One 2021 study found that most Covid-19 survivors that have been on a ventilator experienced PTSD which increased their risk of brain fog. Also, long-term implications of Covid-19 include Chronic Fatigue Syndrome which is linked to brain fog as well.

How is brain fog diagnosed?

Brain fog is a symptom and not a medical or psychological disorder. Thus, there are no ‘brain fog biomarkers’ capable of diagnosing it. But, a test called the “Subtle Cognitive Impairment test” can detect an associated neurological problem. Also, getting a blood test can help identify any hormonal problem or vitamin deficiency if there is one. This can help in finding the cause of the fog.

How is brain fog treated?

Brain fog is a symptom rather than a true disorder and it is important to find the underlying cause of the fog. Treatment is simple when the cause is known like in the case of medication side effects or vitamin deficiency. But, when the cause of brain fog is not known, finding the right treatment will be harder.

Make sleep a priority

Sleep is important for brain health. It is important to keep a consistent sleeping schedule and to get at least 7 hours of sleep per night. Chronic fatigue syndrome even, may be made worse from lack of sleep. Getting proper sleep and rest is important to keep the brain fog at bay.

Eat healthy foods

Proper nutrition is essential for brain health. Eating healthy and avoiding junk foods is important and helps improve your immune system. It includes eating a lot of fresh fruits and vegetables, omega-3 fatty acids, proteins, whole grains, nuts, and seeds.

Supplements, herbs, and essential oils by themselves are not remedies for brain fog, they can reduce the fog feeling. They can be taken in combination with treating the root of the problem, to help the brain meet all its required nutrients.

Brain fog supplements:

  • Vitamin B (B1, B2, B3, B5, B6, B7, B9, B12)
  • Vitamin C
  • Vitamin D
  • Vitamin E
  • Iron
  • Magnesium
  • Zinc

All the vitamins and minerals listed above are available as supplements in pharmacies. The best supplements are those that contain natural ingredients with no additives. Having a certificate of analysis verifying third-party testing and verification is even better.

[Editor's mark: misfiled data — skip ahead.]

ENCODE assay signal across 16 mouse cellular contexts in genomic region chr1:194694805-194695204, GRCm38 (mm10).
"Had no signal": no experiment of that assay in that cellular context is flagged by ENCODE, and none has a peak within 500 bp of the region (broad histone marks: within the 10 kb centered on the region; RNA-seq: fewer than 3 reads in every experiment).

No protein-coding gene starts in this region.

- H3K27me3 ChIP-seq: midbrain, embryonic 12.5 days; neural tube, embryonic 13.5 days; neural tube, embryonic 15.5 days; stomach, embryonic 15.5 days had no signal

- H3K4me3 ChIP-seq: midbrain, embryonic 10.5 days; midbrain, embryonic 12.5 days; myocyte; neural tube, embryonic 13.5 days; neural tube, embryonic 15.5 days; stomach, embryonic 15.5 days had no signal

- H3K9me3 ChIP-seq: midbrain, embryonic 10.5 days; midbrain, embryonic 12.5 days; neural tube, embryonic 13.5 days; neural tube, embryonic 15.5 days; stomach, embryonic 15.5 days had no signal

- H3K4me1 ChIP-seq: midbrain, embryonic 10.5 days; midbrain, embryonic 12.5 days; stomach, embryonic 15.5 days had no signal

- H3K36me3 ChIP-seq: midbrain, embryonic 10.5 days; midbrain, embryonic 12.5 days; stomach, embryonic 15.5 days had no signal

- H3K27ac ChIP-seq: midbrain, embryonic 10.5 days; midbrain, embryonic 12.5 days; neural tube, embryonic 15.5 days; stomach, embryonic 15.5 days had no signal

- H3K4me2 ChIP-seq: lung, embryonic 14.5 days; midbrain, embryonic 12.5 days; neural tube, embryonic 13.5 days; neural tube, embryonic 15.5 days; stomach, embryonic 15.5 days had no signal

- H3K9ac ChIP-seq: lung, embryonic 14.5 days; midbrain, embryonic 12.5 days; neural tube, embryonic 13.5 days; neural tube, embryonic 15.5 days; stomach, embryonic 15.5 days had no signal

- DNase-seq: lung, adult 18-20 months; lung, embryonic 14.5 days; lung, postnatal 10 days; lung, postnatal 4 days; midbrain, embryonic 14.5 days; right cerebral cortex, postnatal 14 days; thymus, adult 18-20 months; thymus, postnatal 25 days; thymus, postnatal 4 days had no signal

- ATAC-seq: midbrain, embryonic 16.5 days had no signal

Brain fog herbs: 

Herbs are natural supplements and can be found in many forms (powder, dry, fresh). They can be used in teas, tinctures, infusions, and food seasonings. Two common herbs used are Ginkgo Biloba and lion’s mane.

Brain fog essential oils: 

Many types of essential oils can be used as well for brain fog and include:

  • Lavender oil (for sleep)
  • Frankincense oil (for concentration)
  • Lemon and other citrus scents oil (for energy)
  • Peppermint oil (for memory and concentration)

The safest and most effective oils are those that contain pure ingredients.

Vitamins and minerals, Herbs, and Essential oils can be useful but can also be dangerous if used in excess. Make sure to consult with your physician before taking any of those to treat brain fog.

Manage your stress: 

Make sure to be kind to yourself. Surround yourself with positive people, and practice healthy activities. Some activities include:

  • Meditating
  • Practicing mindfulness
  • Taking baths
  • Reading
  • Learning a new skill
  • Keeping a stress ball nearby

Finding what activities lower your stress levels and doing them will help in the treatment of your brain fog.

Check your medications

If you started experiencing brain fog when you started a new medication, then the fog could be due to the medication’s side effects. Check the medications listed above. If they are known to cause memory problems, consult your physician.

Exercise:

Exercising increases oxygen and blood flow to the brain. Try to engage in some type of activity every day. Walking for at least 30 minutes a day or running are great alternatives. It will also help boost your mood.

How long does brain fog last?

The duration of brain fog is different for each person. The symptoms tend to come and go lasting from hours to months. In general, brain fog persists for several days to several weeks. How long brain fog lasts depends on how the underlying cause is being treated.

When should you seek medical care?

Most of the time, brain fog is manageable, and help is available to find the root cause behind brain fog. If you are experiencing forgetfulness or difficulty concentrating, make sure to pay a visit to your physician.